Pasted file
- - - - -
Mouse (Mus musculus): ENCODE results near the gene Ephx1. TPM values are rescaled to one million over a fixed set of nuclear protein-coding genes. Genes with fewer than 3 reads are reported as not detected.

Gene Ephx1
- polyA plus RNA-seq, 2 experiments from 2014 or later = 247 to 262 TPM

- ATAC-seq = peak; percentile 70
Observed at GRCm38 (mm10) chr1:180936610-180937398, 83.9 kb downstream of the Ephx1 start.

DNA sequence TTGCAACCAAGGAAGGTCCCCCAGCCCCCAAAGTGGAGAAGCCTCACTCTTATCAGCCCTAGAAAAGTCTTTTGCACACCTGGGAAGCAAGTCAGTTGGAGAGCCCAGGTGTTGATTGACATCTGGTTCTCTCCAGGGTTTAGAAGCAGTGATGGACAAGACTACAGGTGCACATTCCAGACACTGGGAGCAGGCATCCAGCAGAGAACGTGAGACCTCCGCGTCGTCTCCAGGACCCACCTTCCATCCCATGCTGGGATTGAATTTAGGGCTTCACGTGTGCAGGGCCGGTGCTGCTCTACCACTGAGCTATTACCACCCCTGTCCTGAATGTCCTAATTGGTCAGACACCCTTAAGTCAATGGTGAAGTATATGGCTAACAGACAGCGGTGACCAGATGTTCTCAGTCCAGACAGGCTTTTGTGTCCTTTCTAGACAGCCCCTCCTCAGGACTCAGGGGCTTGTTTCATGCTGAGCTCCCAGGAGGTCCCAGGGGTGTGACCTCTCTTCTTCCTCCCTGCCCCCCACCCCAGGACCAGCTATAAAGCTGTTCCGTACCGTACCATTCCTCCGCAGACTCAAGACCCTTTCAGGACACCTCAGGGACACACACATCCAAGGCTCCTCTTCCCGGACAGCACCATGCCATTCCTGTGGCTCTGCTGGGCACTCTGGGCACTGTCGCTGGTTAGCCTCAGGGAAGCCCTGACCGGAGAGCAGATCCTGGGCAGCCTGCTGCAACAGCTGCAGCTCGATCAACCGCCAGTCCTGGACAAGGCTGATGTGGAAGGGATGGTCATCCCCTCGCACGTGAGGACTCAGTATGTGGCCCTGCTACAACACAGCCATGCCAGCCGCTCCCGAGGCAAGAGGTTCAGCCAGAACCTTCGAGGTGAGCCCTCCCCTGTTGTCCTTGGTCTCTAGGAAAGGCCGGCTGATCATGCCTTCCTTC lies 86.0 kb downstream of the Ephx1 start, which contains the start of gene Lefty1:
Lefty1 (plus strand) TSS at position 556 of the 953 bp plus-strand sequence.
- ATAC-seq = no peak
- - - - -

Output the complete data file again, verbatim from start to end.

Mouse (Mus musculus): ENCODE results near the gene Ephx1. TPM values are rescaled to one million over a fixed set of nuclear protein-coding genes. Genes with fewer than 3 reads are reported as not detected.

Gene Ephx1
- polyA plus RNA-seq, 2 experiments from 2014 or later = 247 to 262 TPM

- ATAC-seq = peak; percentile 70
Observed at GRCm38 (mm10) chr1:180936610-180937398, 83.9 kb downstream of the Ephx1 start.

DNA sequence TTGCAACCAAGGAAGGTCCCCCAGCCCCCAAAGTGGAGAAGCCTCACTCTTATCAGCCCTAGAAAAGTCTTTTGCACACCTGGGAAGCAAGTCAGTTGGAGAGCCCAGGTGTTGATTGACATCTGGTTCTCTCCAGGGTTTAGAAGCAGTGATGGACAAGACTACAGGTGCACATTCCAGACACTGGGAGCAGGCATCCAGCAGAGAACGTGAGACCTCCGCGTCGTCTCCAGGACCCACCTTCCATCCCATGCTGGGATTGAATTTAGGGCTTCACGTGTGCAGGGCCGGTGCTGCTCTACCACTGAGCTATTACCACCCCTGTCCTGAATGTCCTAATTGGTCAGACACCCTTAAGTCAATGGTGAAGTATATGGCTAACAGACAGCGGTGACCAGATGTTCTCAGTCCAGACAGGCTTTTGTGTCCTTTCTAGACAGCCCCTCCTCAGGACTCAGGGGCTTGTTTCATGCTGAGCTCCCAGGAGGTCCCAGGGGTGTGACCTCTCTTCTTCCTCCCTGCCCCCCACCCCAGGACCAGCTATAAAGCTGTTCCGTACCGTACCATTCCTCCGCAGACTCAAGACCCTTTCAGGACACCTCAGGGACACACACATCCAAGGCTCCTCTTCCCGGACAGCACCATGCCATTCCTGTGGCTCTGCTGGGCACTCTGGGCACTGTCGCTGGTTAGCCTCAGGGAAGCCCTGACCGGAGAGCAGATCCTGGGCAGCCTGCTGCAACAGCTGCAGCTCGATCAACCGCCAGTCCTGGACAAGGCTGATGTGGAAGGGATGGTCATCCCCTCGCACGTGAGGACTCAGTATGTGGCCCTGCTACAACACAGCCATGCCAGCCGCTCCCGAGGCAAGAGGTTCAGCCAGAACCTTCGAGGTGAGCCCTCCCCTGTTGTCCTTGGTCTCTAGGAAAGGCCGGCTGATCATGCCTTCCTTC lies 86.0 kb downstream of the Ephx1 start, which contains the start of gene Lefty1:
Lefty1 (plus strand) TSS at position 556 of the 953 bp plus-strand sequence.
- ATAC-seq = no peak